1. Be Quiet
My first reaction when someone criticizes me is to jump to my own defense as quickly as possible. Sometimes this looks like me attempting to stop the ‘criticizer’ in their tracks by openly agreeing with them. ”Oh yeah, I know. I do have a tendency to do that.” A better response is silence. Keep in mind, offering constructive criticism is a hard task and it takes some degree of integrity to be willing to give it. Silence allows you to better hear that person’s critique while also processing your own emotional response. In short, silence allows us to receive better.
2. Be Reflective
Chances are you are not currently aware of what it is you are being criticized for. Maybe you do, but you do know how to fix it or do not see it as problematic. In any case: genuinely and prayerfully reflect on the critique being offered. Often, my impulse is to dismiss it (defensiveness) without carefully considering how I might be able to grow by listening and applying the feedback. Do not miss an opportunity to grow.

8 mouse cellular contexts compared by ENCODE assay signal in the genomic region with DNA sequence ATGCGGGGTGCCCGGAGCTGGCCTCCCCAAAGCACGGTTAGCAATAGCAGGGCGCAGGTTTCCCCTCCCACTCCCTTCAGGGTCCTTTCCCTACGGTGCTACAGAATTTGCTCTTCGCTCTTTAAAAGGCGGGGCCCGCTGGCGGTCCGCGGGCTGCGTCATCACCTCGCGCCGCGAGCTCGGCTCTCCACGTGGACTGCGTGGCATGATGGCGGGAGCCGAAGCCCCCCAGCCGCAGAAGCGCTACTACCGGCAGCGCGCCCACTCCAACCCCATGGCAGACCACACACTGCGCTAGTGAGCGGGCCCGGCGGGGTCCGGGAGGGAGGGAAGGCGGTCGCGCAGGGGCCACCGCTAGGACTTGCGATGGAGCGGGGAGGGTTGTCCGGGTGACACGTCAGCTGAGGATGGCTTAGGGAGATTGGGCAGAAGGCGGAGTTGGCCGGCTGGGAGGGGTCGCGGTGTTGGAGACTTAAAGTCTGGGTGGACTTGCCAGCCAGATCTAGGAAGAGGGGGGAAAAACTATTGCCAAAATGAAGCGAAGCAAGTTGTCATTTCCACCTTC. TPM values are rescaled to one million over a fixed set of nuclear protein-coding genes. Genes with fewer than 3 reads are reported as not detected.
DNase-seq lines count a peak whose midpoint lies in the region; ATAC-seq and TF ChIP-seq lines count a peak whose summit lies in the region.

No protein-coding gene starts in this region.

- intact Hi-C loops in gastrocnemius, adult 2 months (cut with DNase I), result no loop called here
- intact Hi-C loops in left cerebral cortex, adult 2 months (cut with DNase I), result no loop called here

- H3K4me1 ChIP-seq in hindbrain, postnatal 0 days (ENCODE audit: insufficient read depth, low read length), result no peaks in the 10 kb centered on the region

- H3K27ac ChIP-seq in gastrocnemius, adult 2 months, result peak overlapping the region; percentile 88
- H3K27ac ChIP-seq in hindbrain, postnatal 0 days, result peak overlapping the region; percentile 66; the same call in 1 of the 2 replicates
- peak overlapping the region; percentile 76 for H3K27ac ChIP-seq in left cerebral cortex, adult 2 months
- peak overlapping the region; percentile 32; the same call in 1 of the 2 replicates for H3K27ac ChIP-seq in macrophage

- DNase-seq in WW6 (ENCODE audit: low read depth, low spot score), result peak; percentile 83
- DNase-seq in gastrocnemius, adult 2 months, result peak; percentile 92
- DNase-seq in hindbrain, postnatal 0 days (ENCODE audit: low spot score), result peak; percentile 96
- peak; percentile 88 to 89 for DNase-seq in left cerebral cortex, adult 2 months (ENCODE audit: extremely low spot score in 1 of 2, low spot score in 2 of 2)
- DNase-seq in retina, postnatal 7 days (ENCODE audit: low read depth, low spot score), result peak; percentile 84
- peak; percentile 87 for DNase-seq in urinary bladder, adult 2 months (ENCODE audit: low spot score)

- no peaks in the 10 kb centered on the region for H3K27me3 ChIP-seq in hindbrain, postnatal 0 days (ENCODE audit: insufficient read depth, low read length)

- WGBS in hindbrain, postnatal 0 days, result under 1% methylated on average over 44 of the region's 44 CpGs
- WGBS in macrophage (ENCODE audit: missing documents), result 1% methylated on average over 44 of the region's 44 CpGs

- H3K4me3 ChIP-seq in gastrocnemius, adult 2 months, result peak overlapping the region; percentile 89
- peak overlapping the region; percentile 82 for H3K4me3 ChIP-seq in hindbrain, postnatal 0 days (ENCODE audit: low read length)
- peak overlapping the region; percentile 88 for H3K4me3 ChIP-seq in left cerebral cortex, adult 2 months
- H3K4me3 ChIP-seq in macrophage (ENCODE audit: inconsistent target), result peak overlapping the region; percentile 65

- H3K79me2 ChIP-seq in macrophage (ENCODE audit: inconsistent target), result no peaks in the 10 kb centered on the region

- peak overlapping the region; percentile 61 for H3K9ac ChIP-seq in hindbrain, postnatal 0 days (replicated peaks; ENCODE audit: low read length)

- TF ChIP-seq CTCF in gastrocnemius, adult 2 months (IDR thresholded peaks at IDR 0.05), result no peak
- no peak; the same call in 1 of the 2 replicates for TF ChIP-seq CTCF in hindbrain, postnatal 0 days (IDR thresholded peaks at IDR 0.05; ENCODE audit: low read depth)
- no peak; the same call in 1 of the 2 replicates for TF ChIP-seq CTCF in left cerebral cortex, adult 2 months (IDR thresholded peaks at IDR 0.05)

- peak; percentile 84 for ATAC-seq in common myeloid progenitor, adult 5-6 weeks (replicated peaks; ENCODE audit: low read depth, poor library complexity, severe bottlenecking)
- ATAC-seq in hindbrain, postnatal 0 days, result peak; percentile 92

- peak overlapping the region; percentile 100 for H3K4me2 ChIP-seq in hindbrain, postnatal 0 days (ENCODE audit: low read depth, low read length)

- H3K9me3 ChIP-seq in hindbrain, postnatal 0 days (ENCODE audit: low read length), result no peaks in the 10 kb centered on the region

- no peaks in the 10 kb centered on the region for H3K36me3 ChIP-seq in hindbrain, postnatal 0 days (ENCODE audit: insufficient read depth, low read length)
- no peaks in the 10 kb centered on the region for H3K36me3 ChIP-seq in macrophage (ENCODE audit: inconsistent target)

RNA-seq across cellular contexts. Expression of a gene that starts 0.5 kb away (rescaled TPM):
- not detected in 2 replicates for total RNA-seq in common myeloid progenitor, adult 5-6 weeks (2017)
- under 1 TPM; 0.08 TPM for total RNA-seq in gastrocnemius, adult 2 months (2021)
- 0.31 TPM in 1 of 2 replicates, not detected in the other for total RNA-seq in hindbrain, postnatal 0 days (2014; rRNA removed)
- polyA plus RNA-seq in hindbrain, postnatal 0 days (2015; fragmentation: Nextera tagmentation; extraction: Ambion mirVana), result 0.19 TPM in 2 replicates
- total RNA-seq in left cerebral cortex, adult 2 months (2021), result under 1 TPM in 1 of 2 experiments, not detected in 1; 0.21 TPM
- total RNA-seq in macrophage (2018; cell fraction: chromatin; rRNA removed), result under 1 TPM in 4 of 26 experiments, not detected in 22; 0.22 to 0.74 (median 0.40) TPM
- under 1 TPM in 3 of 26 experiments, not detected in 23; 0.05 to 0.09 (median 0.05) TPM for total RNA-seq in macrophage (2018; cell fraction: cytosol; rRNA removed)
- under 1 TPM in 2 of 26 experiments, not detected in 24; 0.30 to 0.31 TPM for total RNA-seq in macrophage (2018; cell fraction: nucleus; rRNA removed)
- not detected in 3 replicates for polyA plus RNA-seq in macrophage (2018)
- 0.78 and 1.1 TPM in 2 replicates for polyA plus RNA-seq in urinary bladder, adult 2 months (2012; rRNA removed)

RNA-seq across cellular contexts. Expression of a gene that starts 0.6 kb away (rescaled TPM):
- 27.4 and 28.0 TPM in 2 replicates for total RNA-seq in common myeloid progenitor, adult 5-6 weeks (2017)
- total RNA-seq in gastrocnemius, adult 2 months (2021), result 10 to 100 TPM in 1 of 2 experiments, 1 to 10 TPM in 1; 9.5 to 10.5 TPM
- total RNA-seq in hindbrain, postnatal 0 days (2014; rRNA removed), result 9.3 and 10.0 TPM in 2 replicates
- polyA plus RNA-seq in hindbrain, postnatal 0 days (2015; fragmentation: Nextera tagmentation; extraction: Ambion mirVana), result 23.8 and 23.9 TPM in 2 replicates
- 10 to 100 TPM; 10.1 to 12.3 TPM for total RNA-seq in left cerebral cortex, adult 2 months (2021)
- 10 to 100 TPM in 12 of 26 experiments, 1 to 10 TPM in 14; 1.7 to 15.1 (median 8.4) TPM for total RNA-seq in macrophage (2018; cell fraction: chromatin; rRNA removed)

Because we stand justified in Jesus we can consider the possibility that we are not perfect without feeling condemned.
3. Be Thankful
Criticism is God’s way of revealing blind spots in our own lives. I have never once enjoyed the process of being called out but I have benefited from it over and over. Be thankful that God placed someone in your life that cares enough to critique.
Criticism may not be agreeable, but it is necessary. It fulfills the same function as pain in the human body. It calls attention to an unhealthy state of things. – Winston Churchill
We can be thankful for both constructive and negative criticism because the Gospel has already exposed us as flawed and covered us in the perfection of Jesus Himself. If all the critiques thrown at us were correct we would still be loved perfectly and completely in Jesus.